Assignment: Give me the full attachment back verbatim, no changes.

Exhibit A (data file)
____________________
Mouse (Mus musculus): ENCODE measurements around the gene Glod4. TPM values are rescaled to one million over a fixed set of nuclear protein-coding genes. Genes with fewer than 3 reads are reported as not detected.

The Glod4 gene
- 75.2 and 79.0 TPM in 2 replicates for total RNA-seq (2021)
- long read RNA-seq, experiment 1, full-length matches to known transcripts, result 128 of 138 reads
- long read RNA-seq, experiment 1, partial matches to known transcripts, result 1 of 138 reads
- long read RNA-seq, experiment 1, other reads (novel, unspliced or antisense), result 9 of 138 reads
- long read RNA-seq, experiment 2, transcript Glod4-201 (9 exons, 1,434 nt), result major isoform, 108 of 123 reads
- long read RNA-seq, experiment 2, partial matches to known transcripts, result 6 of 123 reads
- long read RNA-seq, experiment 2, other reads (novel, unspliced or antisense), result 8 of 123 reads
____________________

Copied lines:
Mouse (Mus musculus): ENCODE measurements around the gene Glod4. TPM values are rescaled to one million over a fixed set of nuclear protein-coding genes. Genes with fewer than 3 reads are reported as not detected.

The Glod4 gene
- 75.2 and 79.0 TPM in 2 replicates for total RNA-seq (2021)
- long read RNA-seq, experiment 1, full-length matches to known transcripts, result 128 of 138 reads
- long read RNA-seq, experiment 1, partial matches to known transcripts, result 1 of 138 reads
- long read RNA-seq, experiment 1, other reads (novel, unspliced or antisense), result 9 of 138 reads
- long read RNA-seq, experiment 2, transcript Glod4-201 (9 exons, 1,434 nt), result major isoform, 108 of 123 reads
- long read RNA-seq, experiment 2, partial matches to known transcripts, result 6 of 123 reads
- long read RNA-seq, experiment 2, other reads (novel, unspliced or antisense), result 8 of 123 reads